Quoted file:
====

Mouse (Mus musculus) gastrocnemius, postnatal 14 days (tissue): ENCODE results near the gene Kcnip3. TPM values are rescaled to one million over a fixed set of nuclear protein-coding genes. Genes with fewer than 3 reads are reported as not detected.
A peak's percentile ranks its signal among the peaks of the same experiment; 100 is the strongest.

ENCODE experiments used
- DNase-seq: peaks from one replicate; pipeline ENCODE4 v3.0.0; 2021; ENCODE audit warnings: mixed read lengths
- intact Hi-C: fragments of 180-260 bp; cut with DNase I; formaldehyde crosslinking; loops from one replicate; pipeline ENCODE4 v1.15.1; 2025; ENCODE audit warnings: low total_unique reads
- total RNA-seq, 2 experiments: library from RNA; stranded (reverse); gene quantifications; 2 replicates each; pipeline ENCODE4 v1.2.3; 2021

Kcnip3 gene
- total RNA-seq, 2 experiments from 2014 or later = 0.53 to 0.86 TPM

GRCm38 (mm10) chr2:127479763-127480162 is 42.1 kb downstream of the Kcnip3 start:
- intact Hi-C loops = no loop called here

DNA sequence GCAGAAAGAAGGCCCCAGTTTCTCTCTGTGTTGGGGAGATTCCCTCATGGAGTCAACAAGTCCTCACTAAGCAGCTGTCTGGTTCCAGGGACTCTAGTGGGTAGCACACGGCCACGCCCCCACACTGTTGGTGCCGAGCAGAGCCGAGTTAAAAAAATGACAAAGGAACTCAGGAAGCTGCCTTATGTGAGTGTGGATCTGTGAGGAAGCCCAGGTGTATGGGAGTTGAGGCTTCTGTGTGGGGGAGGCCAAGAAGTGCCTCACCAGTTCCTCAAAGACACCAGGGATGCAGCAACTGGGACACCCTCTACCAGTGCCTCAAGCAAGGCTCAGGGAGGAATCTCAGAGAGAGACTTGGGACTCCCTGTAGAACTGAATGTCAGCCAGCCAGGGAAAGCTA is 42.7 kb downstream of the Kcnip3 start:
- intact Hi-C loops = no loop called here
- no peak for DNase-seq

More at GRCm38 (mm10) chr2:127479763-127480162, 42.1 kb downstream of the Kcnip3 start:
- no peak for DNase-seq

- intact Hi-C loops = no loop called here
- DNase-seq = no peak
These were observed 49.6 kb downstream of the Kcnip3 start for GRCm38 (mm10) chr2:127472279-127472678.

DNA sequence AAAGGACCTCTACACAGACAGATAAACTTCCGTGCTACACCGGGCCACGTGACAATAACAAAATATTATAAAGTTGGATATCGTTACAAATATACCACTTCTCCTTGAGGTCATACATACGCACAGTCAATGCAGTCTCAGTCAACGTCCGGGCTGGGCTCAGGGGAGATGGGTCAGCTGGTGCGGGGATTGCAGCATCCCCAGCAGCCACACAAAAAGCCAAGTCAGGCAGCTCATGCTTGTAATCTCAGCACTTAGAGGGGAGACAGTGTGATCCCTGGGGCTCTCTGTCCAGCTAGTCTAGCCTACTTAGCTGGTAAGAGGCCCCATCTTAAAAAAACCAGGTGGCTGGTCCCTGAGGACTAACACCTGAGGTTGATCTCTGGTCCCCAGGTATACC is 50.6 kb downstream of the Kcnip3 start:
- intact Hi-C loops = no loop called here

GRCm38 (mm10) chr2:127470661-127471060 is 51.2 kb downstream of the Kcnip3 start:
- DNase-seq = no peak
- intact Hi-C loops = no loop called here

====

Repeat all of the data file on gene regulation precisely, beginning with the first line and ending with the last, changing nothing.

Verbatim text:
Mouse (Mus musculus) gastrocnemius, postnatal 14 days (tissue): ENCODE results near the gene Kcnip3. TPM values are rescaled to one million over a fixed set of nuclear protein-coding genes. Genes with fewer than 3 reads are reported as not detected.
A peak's percentile ranks its signal among the peaks of the same experiment; 100 is the strongest.

ENCODE experiments used
- DNase-seq: peaks from one replicate; pipeline ENCODE4 v3.0.0; 2021; ENCODE audit warnings: mixed read lengths
- intact Hi-C: fragments of 180-260 bp; cut with DNase I; formaldehyde crosslinking; loops from one replicate; pipeline ENCODE4 v1.15.1; 2025; ENCODE audit warnings: low total_unique reads
- total RNA-seq, 2 experiments: library from RNA; stranded (reverse); gene quantifications; 2 replicates each; pipeline ENCODE4 v1.2.3; 2021

Kcnip3 gene
- total RNA-seq, 2 experiments from 2014 or later = 0.53 to 0.86 TPM

GRCm38 (mm10) chr2:127479763-127480162 is 42.1 kb downstream of the Kcnip3 start:
- intact Hi-C loops = no loop called here

DNA sequence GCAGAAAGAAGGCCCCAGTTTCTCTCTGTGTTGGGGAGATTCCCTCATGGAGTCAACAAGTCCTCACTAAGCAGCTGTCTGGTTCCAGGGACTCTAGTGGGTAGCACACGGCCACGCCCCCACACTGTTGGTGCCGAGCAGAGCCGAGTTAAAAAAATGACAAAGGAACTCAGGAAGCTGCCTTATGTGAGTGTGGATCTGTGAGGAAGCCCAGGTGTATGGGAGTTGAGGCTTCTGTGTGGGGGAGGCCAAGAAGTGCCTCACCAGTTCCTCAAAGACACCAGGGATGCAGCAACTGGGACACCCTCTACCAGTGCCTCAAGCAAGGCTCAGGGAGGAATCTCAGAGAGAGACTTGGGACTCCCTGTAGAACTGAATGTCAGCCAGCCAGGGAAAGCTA is 42.7 kb downstream of the Kcnip3 start:
- intact Hi-C loops = no loop called here
- no peak for DNase-seq

More at GRCm38 (mm10) chr2:127479763-127480162, 42.1 kb downstream of the Kcnip3 start:
- no peak for DNase-seq

- intact Hi-C loops = no loop called here
- DNase-seq = no peak
These were observed 49.6 kb downstream of the Kcnip3 start for GRCm38 (mm10) chr2:127472279-127472678.

DNA sequence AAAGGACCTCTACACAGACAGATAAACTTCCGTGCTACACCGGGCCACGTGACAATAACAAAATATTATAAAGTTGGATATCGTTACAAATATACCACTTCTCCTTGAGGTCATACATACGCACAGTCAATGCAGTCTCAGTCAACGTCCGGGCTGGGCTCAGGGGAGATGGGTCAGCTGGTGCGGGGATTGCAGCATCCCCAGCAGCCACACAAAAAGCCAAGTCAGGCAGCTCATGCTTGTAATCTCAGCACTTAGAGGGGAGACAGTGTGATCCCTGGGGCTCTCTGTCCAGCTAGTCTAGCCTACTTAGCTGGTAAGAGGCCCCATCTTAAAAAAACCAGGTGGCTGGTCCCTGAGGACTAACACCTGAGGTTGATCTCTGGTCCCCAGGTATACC is 50.6 kb downstream of the Kcnip3 start:
- intact Hi-C loops = no loop called here

GRCm38 (mm10) chr2:127470661-127471060 is 51.2 kb downstream of the Kcnip3 start:
- DNase-seq = no peak
- intact Hi-C loops = no loop called here